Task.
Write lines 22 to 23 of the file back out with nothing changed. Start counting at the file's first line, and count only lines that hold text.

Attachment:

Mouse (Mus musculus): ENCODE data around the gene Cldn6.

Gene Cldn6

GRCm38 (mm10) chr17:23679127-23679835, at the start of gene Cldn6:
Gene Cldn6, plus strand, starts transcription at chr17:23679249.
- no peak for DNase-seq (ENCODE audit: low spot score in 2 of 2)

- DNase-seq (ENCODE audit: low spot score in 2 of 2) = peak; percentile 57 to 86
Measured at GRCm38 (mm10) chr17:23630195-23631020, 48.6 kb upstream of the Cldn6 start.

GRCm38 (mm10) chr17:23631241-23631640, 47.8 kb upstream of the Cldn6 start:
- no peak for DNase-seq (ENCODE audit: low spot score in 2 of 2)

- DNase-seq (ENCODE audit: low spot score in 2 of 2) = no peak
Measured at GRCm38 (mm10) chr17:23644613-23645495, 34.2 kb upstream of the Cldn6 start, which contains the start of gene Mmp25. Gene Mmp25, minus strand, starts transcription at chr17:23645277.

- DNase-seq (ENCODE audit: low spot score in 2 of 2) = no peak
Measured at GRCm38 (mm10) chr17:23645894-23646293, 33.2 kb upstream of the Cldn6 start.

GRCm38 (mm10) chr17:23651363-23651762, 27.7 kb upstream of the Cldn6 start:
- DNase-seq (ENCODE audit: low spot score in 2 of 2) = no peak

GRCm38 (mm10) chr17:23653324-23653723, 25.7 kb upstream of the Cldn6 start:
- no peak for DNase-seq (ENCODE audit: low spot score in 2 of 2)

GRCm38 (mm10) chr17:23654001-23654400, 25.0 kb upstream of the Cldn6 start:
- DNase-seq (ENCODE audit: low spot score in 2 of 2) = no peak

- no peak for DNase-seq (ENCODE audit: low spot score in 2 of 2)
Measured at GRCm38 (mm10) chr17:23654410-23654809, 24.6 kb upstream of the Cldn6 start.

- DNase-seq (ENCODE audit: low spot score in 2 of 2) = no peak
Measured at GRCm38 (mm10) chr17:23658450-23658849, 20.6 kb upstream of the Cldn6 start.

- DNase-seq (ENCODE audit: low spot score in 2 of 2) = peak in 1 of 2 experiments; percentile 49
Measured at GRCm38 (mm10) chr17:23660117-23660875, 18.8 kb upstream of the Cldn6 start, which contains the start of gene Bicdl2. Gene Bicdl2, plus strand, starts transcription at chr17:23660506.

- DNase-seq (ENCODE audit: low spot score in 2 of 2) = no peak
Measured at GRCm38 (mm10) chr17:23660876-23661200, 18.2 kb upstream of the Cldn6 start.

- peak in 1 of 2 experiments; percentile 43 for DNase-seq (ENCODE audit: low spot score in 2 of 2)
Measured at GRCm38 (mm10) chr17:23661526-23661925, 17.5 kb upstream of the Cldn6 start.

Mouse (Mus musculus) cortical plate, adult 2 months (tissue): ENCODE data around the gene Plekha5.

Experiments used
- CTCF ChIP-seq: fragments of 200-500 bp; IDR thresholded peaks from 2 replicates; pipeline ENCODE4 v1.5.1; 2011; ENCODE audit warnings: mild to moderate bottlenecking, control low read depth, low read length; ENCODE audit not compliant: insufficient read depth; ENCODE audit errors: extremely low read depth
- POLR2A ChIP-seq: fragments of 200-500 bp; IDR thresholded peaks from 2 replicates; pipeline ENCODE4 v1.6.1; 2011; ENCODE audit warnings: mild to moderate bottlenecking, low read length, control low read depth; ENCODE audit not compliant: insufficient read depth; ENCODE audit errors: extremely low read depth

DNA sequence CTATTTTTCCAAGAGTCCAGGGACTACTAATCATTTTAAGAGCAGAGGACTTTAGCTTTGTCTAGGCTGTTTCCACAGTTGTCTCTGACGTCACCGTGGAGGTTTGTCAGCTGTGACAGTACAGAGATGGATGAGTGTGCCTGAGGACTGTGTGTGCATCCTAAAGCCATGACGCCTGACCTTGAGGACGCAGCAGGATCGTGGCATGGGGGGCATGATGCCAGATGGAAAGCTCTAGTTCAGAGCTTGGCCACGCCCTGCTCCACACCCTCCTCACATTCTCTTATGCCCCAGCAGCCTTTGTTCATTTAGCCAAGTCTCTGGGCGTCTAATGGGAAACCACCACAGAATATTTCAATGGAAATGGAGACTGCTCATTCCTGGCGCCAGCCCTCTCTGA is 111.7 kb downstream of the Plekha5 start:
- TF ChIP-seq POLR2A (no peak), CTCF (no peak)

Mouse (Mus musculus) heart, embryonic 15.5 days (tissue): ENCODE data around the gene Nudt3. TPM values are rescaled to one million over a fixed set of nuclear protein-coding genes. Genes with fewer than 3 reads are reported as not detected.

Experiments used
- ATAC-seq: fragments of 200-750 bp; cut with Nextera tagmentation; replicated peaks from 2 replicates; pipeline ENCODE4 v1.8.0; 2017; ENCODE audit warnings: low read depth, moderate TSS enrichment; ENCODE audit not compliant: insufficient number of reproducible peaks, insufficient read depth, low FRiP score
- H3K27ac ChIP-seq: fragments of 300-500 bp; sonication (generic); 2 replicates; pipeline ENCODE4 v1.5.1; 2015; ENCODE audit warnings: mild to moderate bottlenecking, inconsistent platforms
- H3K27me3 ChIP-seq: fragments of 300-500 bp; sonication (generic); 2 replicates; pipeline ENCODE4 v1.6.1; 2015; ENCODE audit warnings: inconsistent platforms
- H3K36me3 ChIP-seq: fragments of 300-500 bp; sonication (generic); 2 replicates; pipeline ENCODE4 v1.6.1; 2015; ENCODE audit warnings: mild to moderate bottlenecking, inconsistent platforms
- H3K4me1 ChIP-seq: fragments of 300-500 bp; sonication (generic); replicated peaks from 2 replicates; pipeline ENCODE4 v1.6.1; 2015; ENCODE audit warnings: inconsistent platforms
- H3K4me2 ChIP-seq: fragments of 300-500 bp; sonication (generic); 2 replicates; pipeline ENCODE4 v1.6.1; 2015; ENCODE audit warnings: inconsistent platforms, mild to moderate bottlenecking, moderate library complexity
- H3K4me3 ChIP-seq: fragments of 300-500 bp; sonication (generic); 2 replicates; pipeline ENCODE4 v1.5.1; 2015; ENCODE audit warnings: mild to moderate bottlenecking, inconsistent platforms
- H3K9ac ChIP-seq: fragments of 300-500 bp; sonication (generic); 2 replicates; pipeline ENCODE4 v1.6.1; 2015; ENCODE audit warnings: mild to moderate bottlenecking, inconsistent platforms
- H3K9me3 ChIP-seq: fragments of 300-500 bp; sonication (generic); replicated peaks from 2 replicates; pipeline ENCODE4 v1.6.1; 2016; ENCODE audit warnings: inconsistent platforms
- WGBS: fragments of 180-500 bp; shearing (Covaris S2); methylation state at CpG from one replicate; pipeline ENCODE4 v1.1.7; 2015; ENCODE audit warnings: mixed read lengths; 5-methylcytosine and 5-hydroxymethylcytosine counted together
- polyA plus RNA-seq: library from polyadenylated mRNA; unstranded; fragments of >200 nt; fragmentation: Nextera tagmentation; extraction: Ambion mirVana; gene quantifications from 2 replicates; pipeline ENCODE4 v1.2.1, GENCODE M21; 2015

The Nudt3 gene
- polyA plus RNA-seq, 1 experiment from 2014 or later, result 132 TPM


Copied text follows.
- DNase-seq (ENCODE audit: low spot score in 2 of 2) = no peak
Measured at GRCm38 (mm10) chr17:23658450-23658849, 20.6 kb upstream of the Cldn6 start.